What that means is that the MSM, rather than chomping at the bit to sue YouTube (as so many bloggers have advocated/predicted would happen), should be scared, very scared. Not because it means a formal acknowledgment that copyright "piracy" (I hate that term) is okay on YouTube but because the tides have officially turned against content owners and their control over distribution of their content. If the MSM ever had any negotiating clout left in the internet world, it has now lost whatever advantage it might have ever had.
Google is a giant and I don't think the MSM and their copyright concerns are going to win the "piracy" battle like they did with music-sharing. Copyright must be respected (and will be, mickey Mouse's lawyers will guarantee that) but I think those concerns are going to be negotiated under terms dictated more heavily by YouTube/Google and not by the MSM. Do both parties, the MSM and internet media companies, need each other to survive? Yes, but the YouTube/Google deal signifies a substantial shift in power from the old guard to the new guard.
From the October issue of WIRED (whose covers are starting to resemble the fancy, glossy fashion or business magazines), George Gilder reminds us that the power of a network should reside at the ends or the nodes.
“As the redoubtable Bell Labs
engineer turned giga-investor Andy Kessler tells me, “It’s sure to happen. It
always has. Because all the creativity, customer whims, long tails, and money
are at the network’s edge. That’s where chipmakers find the volumes that feed
their Moore’s law margins. That’s where you can find elastically ascending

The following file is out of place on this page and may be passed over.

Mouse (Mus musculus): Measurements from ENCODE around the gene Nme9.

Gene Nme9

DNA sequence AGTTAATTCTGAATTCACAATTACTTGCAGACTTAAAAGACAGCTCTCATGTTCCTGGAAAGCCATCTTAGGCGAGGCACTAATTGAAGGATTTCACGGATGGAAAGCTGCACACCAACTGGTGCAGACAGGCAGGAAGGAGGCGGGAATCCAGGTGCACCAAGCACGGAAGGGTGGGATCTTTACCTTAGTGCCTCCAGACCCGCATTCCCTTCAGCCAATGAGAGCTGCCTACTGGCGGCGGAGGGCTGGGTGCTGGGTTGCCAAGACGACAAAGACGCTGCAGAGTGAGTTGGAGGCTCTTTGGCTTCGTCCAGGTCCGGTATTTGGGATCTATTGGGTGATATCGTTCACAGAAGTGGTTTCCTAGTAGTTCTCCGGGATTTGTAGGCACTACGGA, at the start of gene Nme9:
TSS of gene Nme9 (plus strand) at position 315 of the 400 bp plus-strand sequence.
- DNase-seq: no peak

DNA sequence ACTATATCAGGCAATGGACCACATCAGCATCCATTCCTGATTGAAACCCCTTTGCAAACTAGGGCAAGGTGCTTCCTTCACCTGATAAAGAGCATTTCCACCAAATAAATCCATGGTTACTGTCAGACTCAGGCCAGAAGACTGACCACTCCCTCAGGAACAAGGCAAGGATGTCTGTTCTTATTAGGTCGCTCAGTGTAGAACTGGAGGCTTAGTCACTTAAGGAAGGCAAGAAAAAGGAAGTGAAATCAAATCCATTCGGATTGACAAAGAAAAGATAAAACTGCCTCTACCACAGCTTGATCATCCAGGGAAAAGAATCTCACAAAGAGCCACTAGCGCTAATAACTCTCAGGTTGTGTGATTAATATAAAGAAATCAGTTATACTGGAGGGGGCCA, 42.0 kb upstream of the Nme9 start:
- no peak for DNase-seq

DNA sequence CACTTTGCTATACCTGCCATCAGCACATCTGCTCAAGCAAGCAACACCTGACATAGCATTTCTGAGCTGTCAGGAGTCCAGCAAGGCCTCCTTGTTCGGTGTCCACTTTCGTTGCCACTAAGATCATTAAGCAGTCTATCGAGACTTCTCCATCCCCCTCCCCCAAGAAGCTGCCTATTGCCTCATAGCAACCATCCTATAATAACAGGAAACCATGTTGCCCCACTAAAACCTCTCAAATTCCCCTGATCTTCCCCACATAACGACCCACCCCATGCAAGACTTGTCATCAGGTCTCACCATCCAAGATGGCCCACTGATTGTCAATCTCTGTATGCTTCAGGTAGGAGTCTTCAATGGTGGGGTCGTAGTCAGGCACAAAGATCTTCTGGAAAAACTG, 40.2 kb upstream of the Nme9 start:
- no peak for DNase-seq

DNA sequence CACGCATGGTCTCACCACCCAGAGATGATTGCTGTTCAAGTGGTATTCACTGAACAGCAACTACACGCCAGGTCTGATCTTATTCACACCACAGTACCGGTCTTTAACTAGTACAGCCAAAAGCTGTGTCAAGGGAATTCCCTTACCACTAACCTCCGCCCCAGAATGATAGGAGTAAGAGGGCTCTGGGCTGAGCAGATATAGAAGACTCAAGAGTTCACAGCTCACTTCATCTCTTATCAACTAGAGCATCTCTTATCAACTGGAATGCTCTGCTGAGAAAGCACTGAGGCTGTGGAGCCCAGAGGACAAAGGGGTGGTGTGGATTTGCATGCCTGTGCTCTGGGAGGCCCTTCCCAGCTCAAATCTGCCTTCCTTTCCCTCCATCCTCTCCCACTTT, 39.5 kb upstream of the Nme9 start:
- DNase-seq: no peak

revenues and relentlessly declining costs.” (link)
This quote is the essence of the end-to-end principle, which is a technological/structural idea or even an overarching philosophical idea for how networked computing should work. From Lessig:
“The Internet under its original design built a platform that induced lots of innovation in applications and content. And it did this by embracing an end-to-end principle, which meant that the network would remain as simple as possible and push all of the intelligence and, therefore, innovation to the end. This is the vision that is now enabled by a peer-to-peer architecture, and it's the environment that has inspired the greatest amount of innovation around the Internet in its history.” (link)
This concept is worth emphasizing because I mentioned Umair’s concept of edge competencies when commenting on Fred’s post on the purported YouTube-Google discussions. Edge competencies, (which is more of a business model idea bout new value chains in the future) and the end-to-end principle are different things but based on the same premise: value or innovation occurs at the edges of the network when users/people/nodes do the heavy lifting and then contribute and share via the network. The network should be “dumb,” used simply for moving bits around neutrally, and the end nodes should be “smart” (where the real action/innovation should occur for new technologies or businesses).